Microsoft has asked China to crack down on pirated Office software used by four major state-run companies, according to Bloomberg.
Speaking to a government panel last month, Microsoft named China National Petroleum Corp., China Post Group, China Railway Construction Corp. and Travelsky Technology as serial users of pirated software. Microsoft alleged that 40 percent of Office and Windows server client software used by China National Petroleum — which according to Bloomberg is the parent of China’s most valuable company — is unlicensed, while 84 percent of China Railway Construction’s Office software is unlicensed.
A spokesman for China National Petroleum said the company hadn’t heard about Microsoft’s complaints, which means he was either bluffing or China hadn’t taken Microsoft’s allegations all that seriously.
If these companies do indeed use pirated software, they wouldn’t be alone. In May, the Business Software Alliance published a report alleging that China has a US$9 billion illegal software market — compared to a $3 billion legal software market.
Apple Unveils iPhone, Samsung Unveils Lawsuit
A new phone, a new round of patent allegations.
Just in time for Apple’s iPhone 5 release, Samsung announced plans to add the iPhone 5 to existing patent lawsuits in the U.S., according to Reuters.
Apple and South Korea-based Samsung have engaged in patent battled in 10 different countries. Last month, Samsung was ordered to pay more than $1 billion for infringing on Apple patents.
According to The Wall Street Journal, once Samsung includes the iPhone 5 in the U.S. case — a move it could extend to cases in other countries, as well — it can seek sales bans on the phone.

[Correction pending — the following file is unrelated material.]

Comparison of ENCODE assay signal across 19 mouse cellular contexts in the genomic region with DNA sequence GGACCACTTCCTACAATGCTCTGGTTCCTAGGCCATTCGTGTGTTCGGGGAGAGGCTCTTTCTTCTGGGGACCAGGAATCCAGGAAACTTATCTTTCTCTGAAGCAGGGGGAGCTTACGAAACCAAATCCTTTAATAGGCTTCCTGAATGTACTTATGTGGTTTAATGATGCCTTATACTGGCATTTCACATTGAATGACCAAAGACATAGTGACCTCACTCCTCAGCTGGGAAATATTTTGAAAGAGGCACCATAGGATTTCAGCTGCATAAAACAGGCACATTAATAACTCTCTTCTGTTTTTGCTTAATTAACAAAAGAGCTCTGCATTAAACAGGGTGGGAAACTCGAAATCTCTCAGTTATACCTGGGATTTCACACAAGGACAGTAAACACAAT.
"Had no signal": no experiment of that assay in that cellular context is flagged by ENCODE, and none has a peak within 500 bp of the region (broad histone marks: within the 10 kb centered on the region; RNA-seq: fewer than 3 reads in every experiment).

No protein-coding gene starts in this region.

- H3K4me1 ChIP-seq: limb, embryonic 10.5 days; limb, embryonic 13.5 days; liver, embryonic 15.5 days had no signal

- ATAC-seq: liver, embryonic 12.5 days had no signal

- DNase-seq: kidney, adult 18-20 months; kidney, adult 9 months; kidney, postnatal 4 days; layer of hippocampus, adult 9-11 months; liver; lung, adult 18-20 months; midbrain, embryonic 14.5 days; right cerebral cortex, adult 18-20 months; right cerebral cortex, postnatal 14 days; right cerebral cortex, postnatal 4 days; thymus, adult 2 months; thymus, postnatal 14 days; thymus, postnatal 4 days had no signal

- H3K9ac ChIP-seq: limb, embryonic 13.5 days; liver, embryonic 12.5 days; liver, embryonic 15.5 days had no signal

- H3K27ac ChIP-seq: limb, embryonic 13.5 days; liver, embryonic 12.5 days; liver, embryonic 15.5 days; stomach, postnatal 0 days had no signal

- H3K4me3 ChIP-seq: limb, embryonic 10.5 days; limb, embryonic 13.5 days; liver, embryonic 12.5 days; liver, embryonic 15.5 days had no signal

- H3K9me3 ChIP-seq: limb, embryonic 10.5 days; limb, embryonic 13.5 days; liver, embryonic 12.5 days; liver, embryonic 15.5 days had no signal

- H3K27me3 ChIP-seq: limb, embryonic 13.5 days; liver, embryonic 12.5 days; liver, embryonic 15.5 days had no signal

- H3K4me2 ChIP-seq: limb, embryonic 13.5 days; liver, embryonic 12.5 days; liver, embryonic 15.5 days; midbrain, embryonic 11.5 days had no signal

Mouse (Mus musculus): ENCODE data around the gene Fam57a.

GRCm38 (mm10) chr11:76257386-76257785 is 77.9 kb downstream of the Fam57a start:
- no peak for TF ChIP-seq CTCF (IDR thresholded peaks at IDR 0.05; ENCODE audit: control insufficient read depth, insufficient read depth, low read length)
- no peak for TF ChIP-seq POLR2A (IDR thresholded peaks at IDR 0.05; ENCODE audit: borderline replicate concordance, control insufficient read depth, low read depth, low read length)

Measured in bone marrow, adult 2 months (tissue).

The iPhone 5 is being released in a slew of countries Friday — the U.S., UK, Canada, Germany and Japan among them — and in 22 more countries next week. According to Reuters, Apple had more than 2 million orders for the iPhone 5 in the first 24 hours it was available.
Cybersex Shutdown in The Philippines
The Philippines has outlawed everything that falls under its rather broad definition of “cybersex,” according to Mashable.
The new law prohibiting cybersex, detailed here at a Philippines government website, also makes it illegal to upload porn. The wording of the legislation prohibits the “lascivious exhibition of sexual organs or sexual activity, with the aid of a computer system, for favor or consideration.”
Guilty parties face fines of up to $24,018, which is extra problematic because, as of 2010, per capita income in the country was about $2,000.
Google Ditches Music Service in China
Google has shut down its Chinese music service, reported here by Tech In Asia.
Google first made the announcement (in Chinese) on its Google China blog, conceding that the website, launched in 2009, hadn’t had the success Google anticipated.
Microsoft Wins Ruling Against Google, Motorola
Not to be out-litigated by Apple and Samsung, Microsoft and Google made courtroom news Thursday when a German court awarded another patent victory to Microsoft.
As the BBC explains, the court ruled that several Motorola tablets and phones infringed on patents owned by Microsoft.
German courts sided with Microsoft in patent disputes in May and again in July.
Microsoft should be flattered that so many in China copy their OS and software suites. You don’t see Apple having to hunt down people copying OS X. I think China especially is a lost cause. Even Apple does not spend a whole lot of effort on China. They have all kinds of iPhone copy cats but in reality unless the China laws help you fight this and the China government actually cares about it. What good will it do you to try and fight it? Personally what I would do is limit how much hard copies are sold in places like China. Apple has now moved to almost complete download of its software.
Even PC’s manufactures have moved away from DVD install discs and just use a silent partition for the OS. But again, in the end your always going to have cheapskates who try and find ways around it.